Conscience and Compromise: Forgotten Evangelicals of Nineteenth-Century Scotland
Publisher Paternoster Press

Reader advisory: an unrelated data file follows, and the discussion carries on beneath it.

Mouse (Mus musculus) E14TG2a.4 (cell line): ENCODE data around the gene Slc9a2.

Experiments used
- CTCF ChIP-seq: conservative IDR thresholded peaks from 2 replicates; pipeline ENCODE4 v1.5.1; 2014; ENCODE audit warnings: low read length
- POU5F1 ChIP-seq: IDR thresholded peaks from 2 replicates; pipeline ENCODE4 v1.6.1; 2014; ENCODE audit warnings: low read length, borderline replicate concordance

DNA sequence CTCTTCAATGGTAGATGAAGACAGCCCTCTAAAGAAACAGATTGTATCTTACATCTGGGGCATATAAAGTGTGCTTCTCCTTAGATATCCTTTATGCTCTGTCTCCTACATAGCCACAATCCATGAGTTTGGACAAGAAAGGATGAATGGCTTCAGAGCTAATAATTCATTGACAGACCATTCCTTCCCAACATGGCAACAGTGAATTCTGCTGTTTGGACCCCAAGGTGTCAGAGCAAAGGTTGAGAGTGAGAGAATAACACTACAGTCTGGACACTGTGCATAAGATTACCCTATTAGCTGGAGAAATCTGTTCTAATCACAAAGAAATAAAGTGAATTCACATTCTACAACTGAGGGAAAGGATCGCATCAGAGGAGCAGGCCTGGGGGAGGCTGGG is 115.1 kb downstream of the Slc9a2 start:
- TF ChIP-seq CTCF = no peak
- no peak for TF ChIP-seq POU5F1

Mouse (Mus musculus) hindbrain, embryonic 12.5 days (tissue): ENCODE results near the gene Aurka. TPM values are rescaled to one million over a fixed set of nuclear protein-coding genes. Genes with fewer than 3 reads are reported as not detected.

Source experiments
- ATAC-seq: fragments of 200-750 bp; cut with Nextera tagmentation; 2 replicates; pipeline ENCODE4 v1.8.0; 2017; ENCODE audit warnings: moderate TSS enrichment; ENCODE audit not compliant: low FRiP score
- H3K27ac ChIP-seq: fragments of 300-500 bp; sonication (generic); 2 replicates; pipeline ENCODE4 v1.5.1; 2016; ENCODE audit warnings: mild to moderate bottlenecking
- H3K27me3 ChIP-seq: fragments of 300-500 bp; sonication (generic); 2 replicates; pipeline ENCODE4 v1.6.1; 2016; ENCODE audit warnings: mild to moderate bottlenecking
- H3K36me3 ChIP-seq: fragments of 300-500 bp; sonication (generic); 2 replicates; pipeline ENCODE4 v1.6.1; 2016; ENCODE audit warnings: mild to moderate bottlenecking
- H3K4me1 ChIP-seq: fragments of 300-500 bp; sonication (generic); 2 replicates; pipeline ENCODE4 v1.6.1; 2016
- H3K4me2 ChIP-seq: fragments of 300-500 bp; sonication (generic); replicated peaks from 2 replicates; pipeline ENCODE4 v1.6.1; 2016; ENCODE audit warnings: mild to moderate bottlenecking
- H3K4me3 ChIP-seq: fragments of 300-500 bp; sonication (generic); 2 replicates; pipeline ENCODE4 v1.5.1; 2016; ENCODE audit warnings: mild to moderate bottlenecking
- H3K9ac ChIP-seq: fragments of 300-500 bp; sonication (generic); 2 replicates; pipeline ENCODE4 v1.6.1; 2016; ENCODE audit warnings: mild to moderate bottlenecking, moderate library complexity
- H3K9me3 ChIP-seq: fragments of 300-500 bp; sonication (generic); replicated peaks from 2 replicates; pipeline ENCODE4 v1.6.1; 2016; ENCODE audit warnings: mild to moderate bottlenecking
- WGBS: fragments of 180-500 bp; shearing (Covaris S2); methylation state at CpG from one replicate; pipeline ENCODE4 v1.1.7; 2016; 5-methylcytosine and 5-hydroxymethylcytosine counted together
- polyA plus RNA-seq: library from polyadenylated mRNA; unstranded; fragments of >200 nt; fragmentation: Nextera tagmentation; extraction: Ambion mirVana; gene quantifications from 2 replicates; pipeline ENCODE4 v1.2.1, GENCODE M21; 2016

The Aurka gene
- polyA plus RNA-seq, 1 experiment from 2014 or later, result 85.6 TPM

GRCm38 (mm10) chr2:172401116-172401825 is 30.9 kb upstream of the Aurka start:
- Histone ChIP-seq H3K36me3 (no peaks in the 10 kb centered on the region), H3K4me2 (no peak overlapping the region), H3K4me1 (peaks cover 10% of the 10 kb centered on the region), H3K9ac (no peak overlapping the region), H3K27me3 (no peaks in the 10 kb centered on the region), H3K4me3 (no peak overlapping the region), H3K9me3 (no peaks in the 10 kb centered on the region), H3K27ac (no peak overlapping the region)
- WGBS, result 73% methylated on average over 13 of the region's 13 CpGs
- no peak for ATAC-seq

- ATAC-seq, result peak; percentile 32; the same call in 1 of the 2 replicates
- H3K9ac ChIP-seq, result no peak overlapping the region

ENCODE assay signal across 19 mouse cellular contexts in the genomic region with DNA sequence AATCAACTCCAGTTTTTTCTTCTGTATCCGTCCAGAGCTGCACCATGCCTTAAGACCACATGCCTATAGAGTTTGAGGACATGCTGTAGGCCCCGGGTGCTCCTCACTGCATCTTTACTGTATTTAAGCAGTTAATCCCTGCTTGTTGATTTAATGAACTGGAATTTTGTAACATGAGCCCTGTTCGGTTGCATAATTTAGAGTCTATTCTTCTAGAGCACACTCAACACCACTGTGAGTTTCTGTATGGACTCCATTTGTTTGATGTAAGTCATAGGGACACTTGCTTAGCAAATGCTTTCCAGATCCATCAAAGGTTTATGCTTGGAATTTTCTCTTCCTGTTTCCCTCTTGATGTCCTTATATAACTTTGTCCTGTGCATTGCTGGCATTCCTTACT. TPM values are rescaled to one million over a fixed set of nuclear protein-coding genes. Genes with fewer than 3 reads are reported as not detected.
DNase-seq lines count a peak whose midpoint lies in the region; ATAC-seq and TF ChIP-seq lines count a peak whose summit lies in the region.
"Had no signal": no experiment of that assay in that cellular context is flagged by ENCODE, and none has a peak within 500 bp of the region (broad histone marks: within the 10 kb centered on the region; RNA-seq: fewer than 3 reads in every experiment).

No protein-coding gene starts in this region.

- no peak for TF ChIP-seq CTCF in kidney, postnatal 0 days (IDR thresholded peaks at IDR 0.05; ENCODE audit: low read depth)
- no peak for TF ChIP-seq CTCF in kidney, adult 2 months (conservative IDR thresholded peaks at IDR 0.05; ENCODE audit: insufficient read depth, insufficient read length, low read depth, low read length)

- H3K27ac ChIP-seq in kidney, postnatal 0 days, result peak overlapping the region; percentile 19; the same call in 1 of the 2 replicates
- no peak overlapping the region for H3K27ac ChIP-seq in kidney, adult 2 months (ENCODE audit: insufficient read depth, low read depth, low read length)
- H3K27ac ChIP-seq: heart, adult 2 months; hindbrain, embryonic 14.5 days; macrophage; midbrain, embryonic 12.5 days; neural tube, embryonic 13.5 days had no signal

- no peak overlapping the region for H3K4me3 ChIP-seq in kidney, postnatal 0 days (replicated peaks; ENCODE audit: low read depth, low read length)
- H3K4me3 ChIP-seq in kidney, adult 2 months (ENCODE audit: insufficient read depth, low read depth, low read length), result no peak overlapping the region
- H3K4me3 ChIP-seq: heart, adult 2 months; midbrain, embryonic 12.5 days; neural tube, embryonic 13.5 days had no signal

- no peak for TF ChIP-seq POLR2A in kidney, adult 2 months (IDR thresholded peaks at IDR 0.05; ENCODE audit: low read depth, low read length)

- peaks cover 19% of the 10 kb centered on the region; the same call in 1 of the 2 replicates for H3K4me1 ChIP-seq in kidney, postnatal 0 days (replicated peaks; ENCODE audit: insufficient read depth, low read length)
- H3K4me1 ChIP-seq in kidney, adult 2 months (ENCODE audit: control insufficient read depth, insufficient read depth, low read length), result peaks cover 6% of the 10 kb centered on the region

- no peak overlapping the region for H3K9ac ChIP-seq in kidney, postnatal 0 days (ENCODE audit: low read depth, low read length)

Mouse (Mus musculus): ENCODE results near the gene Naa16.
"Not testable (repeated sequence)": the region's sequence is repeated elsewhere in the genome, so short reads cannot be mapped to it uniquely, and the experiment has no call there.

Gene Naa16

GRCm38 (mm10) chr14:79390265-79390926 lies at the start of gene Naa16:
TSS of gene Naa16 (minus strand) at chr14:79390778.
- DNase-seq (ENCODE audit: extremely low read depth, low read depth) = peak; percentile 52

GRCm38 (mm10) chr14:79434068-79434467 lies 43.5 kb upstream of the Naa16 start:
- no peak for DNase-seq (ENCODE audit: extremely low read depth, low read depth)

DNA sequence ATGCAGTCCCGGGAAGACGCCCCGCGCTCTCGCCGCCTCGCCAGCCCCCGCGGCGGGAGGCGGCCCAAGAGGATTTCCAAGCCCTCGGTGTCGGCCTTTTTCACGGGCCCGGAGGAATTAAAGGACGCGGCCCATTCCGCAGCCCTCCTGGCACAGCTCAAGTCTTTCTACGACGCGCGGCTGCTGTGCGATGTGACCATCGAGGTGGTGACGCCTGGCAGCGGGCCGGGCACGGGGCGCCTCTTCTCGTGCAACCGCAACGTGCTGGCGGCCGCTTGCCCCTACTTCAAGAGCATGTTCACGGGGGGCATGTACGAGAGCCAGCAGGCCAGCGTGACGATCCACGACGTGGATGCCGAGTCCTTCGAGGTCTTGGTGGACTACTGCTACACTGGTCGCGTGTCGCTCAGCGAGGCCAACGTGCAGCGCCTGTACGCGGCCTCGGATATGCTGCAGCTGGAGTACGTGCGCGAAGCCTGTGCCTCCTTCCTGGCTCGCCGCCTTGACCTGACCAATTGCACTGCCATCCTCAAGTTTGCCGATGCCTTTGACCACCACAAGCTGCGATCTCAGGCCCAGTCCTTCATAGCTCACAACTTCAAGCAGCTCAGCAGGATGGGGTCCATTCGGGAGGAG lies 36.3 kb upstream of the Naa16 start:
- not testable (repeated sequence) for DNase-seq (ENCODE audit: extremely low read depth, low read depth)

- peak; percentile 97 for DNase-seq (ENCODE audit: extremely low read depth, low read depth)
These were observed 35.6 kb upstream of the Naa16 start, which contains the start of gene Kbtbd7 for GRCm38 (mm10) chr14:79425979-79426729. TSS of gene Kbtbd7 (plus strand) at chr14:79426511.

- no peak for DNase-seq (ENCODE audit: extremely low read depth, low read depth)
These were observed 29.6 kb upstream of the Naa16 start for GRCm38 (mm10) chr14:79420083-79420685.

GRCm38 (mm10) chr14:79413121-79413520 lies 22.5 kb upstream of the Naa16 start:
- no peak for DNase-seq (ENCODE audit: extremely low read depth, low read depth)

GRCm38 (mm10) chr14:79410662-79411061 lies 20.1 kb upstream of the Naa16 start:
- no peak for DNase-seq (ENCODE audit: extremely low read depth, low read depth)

The Scottish Episcopal Church in the nineteenth century was dominated by High Churchmen. But by around 1820, Evangelical clergy began to take up posts within its fold, particularly in the major Scottish cities, holiday centres and in places where wealthy patrons could supply funds necessary to sustain a church. The Evangelical newcomers reached a numerical peak from 1842 to 1854, when they accounted for around one in seven of all episcopal clergy in Scotland. They provided some of the most active and vibrant ministries in the country, notable for their work among the poor and in Sabbatarian, temperance and missionary endeavours. At the same time their private lives were marked by an attractiveness which belied some contemporary critics of Evangelicalism. The book explores the history of Evangelical Episcopalians in nineteenth-century Scotland. Doctrinal differences with the Scottish Episcopal Church particularly concerning evangelism eucharistic and baptismal thought are studied in detail against the background of the social history of this important group of churchmen.